It's 6:40 a.m., and I am at the airport, looking at the Andes mountains. The sun has come up behind them. Earlier, for a few precious moments, their greens and browns were visible. Now I only see an outline in the sky -- a high, jagged dark purple pencil drawing against light blue and puffy white. The mountains are what I love most about Cali, and this sendoff feels like a gift. Thank you.
I buy a cup of coffee and wander through the little shops of colorful art and find bracelets my girls will love, thinking of how I didn't give Mom a goodbye hug. I thought we would see each other in the morning, but it was just too early to wake her. Even with the rush of getting out the door it hurt to leave the house without that closure, and now I am even more intent on visiting again.
Dan and I sit in the airport at the foot of those mountains and talk about the trip. How do we feel about Dad and Mom living in Colombia? We repeat the litany. They are in good hands. It's the best for Mom. The caretakers are kind and the home is paradise.
Our conversation turns to the more mundane. Were the beds comfortable? Not really. Did we like being served all the time, not getting to choose our meals? Absolutely. I loved what they had to offer: the juices, the meat, the mashed potatoes, the breads, the very simple salads tossed with oil and vinegar.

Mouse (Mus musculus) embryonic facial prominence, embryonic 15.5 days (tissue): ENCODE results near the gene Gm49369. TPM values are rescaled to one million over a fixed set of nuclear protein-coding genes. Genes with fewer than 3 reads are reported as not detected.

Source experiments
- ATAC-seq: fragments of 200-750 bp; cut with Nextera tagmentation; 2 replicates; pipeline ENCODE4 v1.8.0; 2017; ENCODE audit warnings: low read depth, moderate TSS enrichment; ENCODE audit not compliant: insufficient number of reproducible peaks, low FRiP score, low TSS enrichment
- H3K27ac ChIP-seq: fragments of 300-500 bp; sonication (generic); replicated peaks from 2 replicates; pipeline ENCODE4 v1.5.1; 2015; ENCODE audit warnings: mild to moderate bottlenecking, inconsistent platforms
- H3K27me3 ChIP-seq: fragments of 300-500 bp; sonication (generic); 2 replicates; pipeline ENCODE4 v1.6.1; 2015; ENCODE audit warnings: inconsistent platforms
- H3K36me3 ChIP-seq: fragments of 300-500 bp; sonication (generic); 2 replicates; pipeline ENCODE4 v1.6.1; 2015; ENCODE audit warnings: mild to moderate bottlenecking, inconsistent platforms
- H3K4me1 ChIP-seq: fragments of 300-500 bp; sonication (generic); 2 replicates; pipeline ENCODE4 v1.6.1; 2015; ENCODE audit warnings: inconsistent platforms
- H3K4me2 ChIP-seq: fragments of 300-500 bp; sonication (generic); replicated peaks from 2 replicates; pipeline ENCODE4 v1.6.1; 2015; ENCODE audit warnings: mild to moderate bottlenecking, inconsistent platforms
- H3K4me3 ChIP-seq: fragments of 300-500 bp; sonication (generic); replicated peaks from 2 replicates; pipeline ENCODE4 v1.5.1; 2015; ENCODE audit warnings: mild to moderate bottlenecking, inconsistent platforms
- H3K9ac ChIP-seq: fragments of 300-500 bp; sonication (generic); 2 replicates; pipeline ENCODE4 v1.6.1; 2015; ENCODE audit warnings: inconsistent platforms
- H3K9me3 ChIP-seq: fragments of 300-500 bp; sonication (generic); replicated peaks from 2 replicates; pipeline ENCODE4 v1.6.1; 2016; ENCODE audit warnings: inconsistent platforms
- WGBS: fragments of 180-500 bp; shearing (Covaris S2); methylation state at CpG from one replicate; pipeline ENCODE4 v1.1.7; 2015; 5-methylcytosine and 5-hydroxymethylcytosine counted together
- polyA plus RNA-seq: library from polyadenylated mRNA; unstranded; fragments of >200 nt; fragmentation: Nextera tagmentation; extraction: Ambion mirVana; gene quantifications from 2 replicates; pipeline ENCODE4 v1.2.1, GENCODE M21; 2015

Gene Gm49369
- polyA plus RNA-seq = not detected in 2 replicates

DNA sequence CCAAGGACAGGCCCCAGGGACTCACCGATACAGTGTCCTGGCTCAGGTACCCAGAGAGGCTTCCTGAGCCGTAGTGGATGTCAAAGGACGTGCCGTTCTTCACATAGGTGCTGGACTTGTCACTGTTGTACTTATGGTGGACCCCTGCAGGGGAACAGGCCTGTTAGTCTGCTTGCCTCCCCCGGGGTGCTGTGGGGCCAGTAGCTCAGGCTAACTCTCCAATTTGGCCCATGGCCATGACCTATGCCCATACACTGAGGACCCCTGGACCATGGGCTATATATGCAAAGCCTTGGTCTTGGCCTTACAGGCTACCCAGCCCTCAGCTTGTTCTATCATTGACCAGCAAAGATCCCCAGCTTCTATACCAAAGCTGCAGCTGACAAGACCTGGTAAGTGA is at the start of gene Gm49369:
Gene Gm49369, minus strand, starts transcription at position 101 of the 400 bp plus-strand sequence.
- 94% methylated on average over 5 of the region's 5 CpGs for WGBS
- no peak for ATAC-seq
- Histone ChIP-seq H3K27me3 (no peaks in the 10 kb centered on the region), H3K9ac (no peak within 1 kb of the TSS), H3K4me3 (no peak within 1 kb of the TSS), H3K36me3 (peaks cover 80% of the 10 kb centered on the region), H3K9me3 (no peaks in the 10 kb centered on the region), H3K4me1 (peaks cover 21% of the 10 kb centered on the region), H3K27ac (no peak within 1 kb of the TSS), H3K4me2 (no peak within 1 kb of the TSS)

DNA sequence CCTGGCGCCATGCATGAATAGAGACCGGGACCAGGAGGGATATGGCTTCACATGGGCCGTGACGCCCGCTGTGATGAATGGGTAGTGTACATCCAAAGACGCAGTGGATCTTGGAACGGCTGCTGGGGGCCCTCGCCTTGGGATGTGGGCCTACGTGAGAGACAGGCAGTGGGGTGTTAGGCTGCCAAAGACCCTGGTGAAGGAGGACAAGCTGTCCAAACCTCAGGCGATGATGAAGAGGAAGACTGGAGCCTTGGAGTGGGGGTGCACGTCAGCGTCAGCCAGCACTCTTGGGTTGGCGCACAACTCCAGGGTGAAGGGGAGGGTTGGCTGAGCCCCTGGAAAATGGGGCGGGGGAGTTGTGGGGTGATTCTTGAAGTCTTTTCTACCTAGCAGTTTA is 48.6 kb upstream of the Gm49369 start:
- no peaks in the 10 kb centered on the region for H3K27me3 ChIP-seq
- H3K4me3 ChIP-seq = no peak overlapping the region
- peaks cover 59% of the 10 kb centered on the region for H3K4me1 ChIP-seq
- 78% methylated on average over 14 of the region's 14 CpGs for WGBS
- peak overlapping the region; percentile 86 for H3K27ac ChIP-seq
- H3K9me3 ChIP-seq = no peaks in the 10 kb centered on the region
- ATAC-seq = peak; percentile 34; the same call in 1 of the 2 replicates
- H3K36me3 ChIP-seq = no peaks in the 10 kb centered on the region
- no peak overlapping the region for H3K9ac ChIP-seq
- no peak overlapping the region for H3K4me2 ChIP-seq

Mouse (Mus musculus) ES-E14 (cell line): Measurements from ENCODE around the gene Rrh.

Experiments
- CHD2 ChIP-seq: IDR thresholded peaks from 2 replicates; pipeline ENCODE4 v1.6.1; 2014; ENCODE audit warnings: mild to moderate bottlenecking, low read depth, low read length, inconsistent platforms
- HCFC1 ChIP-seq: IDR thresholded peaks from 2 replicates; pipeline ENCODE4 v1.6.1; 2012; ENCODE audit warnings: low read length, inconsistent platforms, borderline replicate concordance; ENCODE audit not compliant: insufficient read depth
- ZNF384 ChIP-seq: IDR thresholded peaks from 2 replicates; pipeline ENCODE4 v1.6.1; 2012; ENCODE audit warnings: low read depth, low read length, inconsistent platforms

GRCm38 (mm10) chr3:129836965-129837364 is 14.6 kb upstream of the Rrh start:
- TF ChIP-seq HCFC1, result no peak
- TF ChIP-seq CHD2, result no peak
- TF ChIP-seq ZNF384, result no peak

The breakfast coffee was perfect, too, I say, but Dan disagrees. He likes his scalding hot. I tell him I will miss the busyness of the place. Having so many people coming and going made me want to get moving, too.
It's time to board our flight, and we fly to Miami and then to Atlanta, where Dan will drive home. Just like that, our time together is over, and it feels like it's ending too soon. I will miss my brother. We have shared a rare and memorable journey.
On my flight from Atlanta to Pensacola, winding rivers reflect the sun and shine back up to me on this airplane as it hurtles through the sky.
It occurs to me that I look forward to bringing my family to Cali, not only to have them see my homeland, but also to introduce them to my parents' new community. I feel like a better person with Chris and the girls. It will be good to be home, and begin to plan the next adventure.